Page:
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Ocean tipping points research launched

Posted October 10, 2019

Scientists from around the world have come together to take on new research into tipping points in our oceans.

As pressure on the world’s ecosystems mounts, a team of 32 partners from nine European countries along with South Africa, India, and Canada have formed a team focusing on preventing irreversible change to our seas.

Launching at the University of Bergen this week, the 8 million EURO EU Horizon 2020 project will quantify cycles of carbon, oxygen and nutrients in order to define ‘safe operating spaces in the ocean’ with respect to global ecosystem tipping points. Such tipping points are critical points where man-made forces become significant enough to cause a large ecosystem change.

Clear blue ocean water. Image credit: Tyler Lastovich via Pexels (Free Pexels licence)

Clear blue ocean water. Image credit: Tyler Lastovich via Pexels (Free Pexels licence)

The results will help provide ‘guardrails’ for political and logistical decisions aimed at combatting and avoiding dangerous climate change and contribute to future IPCC reports.

The research will also ask what feasible pathways exist to limit damage.

Current greenhouse gas emission reduction targets are focused on sea temperature rise, but researchers believe these limits may not be sufficient to avoid the spreading of low oxygen dead zones in the oceans and to avoid severe damage due to ocean acidification. Such changes would have severe impact also on fish stocks such as tuna and coral reef fish. Part of this research aims to increase knowledge of these different tipping points with the ultimate aim of preventing them.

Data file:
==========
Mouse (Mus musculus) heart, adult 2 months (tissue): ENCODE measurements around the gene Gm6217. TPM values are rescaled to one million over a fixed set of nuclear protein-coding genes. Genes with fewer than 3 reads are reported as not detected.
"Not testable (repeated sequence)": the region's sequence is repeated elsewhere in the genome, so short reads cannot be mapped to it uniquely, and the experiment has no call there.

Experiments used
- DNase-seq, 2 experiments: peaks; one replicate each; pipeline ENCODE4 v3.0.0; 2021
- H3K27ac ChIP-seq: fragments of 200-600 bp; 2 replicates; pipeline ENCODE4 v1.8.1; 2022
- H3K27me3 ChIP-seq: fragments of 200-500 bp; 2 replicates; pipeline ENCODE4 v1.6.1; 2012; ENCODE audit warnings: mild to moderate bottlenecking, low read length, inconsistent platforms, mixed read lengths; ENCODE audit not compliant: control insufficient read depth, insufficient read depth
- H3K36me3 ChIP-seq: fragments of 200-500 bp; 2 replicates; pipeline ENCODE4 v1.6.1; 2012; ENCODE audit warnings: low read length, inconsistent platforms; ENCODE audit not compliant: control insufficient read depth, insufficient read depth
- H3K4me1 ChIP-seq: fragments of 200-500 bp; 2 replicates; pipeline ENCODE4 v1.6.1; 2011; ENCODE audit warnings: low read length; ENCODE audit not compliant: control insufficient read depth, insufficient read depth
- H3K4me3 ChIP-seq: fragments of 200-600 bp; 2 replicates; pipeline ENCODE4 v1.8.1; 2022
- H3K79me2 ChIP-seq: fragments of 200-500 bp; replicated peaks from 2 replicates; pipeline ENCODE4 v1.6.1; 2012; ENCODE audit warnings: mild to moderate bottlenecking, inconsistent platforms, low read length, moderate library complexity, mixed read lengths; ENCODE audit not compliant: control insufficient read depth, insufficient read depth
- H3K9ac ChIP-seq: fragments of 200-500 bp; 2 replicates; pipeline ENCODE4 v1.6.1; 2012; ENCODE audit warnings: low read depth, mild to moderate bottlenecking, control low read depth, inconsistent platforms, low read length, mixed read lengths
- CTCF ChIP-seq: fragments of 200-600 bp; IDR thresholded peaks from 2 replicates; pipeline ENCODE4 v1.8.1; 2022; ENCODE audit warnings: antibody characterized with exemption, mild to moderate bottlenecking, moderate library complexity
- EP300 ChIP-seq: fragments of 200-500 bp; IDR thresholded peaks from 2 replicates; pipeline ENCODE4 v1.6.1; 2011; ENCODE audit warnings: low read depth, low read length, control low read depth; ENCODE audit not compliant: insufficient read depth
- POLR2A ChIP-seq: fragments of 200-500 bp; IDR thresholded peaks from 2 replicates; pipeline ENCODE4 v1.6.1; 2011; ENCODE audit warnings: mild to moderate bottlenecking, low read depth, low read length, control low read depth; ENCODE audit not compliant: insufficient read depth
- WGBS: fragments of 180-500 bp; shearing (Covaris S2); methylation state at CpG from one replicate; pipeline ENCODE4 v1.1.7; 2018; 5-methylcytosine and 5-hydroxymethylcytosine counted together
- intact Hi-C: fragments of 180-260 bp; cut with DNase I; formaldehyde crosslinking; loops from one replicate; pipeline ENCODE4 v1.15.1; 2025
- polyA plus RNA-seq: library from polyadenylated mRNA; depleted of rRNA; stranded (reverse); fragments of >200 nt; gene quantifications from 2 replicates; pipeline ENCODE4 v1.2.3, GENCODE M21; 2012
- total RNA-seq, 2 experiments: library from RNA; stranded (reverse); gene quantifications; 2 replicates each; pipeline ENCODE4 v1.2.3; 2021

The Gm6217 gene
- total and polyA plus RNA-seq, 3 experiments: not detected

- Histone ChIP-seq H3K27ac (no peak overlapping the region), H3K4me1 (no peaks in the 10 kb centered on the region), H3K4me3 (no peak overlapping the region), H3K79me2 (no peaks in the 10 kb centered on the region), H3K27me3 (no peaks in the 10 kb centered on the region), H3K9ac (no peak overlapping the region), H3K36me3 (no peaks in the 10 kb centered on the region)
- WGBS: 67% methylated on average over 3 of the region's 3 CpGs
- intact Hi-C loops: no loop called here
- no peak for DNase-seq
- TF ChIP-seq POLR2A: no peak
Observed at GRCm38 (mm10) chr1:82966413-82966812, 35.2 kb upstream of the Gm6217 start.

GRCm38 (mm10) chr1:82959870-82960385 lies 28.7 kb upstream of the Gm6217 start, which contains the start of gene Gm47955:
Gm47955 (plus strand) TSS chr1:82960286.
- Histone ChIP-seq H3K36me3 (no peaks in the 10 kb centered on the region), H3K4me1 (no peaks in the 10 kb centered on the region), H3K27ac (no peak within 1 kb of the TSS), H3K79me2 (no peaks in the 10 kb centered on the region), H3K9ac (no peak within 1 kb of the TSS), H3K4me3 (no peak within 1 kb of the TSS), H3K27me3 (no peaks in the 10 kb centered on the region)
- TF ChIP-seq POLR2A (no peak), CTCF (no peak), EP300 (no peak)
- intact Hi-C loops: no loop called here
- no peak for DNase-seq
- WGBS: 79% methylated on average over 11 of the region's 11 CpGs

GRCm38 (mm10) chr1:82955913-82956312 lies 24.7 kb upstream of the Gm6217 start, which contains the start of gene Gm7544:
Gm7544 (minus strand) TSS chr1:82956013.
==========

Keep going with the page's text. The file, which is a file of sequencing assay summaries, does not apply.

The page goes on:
Led by Christoph Heinze, University of Bergen and Bjerknes Centre for Climate Research, the project launched this week in Bergen.

Professor Heinze said: “The results will provide guardrails for political and logistical decisions on combatting and avoiding dangerous climate change. We will propose revised scenarios for greenhouse gas emission reductions in order to limit the damage to ocean systems. These revisions will consider the timing and the amount of greenhouse gas reductions, and include options for realising negative carbon dioxide emissions.”

Professor Nick Graham of Lancaster University is part of the research team.

He said: “Our oceans are changing in diverse and dramatic ways due to human induced climate change. This project, bringing together experts and institutions across Europe, will identify key thresholds that need to be avoided.”

“The project is multidisciplinary, enabling us to understand how our oceans are changing from chemical, oceanographic, fisheries and ecological perspectives.”

Source: Lancaster University

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